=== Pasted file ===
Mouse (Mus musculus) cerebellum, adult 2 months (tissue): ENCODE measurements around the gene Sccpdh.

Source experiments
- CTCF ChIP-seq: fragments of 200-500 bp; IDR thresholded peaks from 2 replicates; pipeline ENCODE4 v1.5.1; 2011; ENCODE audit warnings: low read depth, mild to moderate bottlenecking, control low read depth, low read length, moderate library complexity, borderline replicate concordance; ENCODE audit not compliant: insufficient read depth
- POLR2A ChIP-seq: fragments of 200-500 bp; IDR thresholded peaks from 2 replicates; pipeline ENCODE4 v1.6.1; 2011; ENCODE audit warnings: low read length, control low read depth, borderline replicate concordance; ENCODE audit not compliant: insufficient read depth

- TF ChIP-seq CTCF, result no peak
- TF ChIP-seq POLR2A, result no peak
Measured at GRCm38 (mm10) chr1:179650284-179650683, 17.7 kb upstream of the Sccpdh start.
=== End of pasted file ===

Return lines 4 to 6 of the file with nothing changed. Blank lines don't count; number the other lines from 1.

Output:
- POLR2A ChIP-seq: fragments of 200-500 bp; IDR thresholded peaks from 2 replicates; pipeline ENCODE4 v1.6.1; 2011; ENCODE audit warnings: low read length, control low read depth, borderline replicate concordance; ENCODE audit not compliant: insufficient read depth

- TF ChIP-seq CTCF, result no peak
- TF ChIP-seq POLR2A, result no peak